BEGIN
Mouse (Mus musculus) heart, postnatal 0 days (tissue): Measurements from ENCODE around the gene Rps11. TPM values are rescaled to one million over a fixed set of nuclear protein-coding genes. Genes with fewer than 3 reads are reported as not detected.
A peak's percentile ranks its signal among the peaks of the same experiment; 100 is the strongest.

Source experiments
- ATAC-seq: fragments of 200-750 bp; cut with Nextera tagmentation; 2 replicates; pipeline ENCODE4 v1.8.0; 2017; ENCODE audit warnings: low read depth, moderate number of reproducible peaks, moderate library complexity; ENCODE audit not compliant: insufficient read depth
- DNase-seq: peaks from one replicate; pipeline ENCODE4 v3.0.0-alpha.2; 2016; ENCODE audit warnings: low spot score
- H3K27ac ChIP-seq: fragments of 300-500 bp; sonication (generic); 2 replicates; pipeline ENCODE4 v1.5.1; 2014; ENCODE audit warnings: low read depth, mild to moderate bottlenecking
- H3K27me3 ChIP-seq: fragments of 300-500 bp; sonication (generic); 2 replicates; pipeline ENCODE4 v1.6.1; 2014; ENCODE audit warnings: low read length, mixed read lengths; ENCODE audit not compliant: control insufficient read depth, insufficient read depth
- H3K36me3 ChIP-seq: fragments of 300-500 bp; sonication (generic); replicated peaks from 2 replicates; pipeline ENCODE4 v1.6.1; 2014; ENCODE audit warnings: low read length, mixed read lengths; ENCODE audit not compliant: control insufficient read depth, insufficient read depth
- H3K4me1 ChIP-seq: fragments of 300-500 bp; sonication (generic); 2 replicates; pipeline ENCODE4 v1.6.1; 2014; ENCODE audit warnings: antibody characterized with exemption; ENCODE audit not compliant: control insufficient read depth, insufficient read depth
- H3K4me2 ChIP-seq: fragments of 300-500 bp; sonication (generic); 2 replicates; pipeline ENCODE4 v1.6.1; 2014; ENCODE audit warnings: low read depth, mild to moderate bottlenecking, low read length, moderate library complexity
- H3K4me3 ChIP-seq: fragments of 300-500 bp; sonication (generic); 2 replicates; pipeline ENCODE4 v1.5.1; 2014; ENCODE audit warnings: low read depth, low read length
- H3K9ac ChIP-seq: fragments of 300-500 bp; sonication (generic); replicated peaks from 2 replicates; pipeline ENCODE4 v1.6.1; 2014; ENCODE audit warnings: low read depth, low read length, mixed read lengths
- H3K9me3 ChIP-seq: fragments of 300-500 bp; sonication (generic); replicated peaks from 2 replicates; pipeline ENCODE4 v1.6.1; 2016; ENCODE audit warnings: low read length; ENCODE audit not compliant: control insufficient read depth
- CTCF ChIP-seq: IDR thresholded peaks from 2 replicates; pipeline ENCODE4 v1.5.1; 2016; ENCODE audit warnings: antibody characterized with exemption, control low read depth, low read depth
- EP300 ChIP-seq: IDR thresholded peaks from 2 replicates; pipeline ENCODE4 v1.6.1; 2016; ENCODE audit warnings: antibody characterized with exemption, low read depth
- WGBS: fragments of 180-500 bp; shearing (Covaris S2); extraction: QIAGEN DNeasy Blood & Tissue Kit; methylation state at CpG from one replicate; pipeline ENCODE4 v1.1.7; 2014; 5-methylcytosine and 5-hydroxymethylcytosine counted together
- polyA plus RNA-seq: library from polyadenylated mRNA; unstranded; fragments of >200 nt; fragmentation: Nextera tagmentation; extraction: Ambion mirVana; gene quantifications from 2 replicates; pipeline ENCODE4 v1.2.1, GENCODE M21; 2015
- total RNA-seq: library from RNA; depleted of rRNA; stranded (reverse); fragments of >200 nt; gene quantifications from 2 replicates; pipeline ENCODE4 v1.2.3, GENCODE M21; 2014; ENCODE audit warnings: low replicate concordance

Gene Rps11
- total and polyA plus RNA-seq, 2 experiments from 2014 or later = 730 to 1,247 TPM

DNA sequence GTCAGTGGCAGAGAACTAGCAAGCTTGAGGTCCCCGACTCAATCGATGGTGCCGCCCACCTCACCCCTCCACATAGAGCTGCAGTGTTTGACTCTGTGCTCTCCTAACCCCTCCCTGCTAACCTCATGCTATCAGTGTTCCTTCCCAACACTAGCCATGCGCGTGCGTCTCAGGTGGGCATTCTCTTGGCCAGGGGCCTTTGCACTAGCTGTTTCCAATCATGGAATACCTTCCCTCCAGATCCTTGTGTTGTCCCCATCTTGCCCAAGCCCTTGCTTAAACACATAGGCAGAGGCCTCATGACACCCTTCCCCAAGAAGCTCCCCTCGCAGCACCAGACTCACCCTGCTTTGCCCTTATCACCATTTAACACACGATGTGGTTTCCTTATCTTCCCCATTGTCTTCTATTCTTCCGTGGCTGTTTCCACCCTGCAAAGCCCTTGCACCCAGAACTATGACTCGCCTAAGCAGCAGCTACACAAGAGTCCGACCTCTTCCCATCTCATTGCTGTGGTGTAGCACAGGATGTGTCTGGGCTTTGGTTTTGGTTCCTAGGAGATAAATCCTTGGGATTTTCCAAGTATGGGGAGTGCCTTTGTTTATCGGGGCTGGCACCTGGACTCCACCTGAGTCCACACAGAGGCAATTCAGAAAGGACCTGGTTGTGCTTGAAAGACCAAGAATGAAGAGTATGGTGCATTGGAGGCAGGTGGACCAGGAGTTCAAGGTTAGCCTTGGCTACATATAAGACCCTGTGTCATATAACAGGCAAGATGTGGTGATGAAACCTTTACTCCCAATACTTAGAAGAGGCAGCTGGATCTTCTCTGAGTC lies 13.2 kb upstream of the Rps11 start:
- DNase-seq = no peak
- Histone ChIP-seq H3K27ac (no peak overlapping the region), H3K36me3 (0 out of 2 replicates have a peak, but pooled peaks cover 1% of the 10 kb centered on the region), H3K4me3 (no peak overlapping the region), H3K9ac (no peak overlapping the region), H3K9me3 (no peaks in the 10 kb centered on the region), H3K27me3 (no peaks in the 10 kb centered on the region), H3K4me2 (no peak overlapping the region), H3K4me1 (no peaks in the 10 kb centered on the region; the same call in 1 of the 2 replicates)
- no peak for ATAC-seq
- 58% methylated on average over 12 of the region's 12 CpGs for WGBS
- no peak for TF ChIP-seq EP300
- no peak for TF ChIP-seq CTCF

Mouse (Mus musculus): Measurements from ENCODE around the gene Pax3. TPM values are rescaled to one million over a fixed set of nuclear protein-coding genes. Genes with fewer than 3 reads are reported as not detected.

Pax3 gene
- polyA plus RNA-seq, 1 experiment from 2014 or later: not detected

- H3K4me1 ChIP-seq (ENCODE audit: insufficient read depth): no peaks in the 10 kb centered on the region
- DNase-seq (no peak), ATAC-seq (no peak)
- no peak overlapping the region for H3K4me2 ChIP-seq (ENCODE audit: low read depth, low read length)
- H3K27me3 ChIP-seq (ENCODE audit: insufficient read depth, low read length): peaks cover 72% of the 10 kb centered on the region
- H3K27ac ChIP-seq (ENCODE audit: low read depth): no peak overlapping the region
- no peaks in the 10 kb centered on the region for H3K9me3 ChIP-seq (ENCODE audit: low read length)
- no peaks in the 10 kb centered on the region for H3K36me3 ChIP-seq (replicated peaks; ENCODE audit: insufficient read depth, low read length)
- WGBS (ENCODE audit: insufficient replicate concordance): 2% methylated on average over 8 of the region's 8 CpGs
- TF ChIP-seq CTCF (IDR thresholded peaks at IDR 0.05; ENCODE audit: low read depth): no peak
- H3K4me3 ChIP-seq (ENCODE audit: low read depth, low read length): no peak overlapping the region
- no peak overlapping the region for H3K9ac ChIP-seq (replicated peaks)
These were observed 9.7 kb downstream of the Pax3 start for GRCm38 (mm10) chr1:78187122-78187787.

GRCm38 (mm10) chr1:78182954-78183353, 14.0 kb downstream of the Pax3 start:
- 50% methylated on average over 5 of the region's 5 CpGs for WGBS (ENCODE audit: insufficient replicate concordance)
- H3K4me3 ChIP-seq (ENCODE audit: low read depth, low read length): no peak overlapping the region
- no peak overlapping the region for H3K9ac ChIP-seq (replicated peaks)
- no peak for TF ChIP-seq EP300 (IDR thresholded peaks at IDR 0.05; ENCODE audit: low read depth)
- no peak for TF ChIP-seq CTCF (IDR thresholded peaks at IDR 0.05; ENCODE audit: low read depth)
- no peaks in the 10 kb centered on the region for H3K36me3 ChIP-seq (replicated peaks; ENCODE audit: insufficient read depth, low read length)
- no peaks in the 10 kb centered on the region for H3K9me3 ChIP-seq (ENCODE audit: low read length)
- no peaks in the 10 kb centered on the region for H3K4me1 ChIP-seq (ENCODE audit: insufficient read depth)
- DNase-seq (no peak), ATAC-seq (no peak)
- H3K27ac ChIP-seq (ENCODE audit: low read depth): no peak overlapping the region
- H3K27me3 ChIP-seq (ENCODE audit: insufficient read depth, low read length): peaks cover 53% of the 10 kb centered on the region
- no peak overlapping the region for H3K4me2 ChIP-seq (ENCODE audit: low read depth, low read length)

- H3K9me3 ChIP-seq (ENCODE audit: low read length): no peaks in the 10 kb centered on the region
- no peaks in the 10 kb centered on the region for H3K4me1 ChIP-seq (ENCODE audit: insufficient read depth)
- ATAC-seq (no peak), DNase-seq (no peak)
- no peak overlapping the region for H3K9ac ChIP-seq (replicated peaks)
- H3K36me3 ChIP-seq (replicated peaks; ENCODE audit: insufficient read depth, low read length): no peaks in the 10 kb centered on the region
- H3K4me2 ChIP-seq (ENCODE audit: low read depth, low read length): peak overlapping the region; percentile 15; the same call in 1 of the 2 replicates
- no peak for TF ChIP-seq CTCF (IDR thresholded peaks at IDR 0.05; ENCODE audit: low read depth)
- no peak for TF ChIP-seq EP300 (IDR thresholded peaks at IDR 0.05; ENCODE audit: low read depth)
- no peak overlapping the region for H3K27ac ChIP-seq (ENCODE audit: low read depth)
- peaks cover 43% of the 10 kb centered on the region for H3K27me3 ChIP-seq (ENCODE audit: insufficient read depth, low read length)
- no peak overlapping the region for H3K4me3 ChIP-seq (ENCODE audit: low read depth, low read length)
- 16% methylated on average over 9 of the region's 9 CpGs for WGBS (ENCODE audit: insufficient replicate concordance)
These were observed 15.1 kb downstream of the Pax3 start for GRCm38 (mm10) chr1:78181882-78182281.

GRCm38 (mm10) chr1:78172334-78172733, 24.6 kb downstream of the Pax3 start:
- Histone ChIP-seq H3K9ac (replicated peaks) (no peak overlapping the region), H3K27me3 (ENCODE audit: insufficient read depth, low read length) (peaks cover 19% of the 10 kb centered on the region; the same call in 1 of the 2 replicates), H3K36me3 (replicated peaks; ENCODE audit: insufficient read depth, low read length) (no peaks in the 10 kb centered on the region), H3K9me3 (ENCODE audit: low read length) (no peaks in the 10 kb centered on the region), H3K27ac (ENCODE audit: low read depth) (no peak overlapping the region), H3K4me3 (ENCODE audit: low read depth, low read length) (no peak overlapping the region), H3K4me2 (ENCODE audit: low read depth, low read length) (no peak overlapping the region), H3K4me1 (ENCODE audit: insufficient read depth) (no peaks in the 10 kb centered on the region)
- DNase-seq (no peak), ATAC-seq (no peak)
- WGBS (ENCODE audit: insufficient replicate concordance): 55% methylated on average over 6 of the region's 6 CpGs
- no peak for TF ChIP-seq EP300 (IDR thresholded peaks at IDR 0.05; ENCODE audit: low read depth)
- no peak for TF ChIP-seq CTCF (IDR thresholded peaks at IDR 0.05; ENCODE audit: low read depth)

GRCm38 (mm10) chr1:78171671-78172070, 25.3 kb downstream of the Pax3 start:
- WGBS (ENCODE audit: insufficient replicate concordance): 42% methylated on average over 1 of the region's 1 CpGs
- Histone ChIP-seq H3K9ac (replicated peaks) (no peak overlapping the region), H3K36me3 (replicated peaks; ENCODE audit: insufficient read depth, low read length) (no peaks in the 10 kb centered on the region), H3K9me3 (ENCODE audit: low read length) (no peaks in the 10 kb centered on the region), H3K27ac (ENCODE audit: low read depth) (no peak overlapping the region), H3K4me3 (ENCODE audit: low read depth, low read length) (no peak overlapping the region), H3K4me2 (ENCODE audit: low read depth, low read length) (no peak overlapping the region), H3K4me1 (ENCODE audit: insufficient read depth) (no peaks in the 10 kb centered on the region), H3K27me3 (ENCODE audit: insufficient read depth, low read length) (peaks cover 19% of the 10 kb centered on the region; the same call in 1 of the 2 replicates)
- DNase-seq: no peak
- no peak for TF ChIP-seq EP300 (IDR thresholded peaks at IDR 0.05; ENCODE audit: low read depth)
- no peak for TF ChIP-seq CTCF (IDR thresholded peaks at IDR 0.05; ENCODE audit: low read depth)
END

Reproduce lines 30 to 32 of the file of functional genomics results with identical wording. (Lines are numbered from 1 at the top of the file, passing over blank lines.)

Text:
- polyA plus RNA-seq, 1 experiment from 2014 or later: not detected

- H3K4me1 ChIP-seq (ENCODE audit: insufficient read depth): no peaks in the 10 kb centered on the region
- DNase-seq (no peak), ATAC-seq (no peak)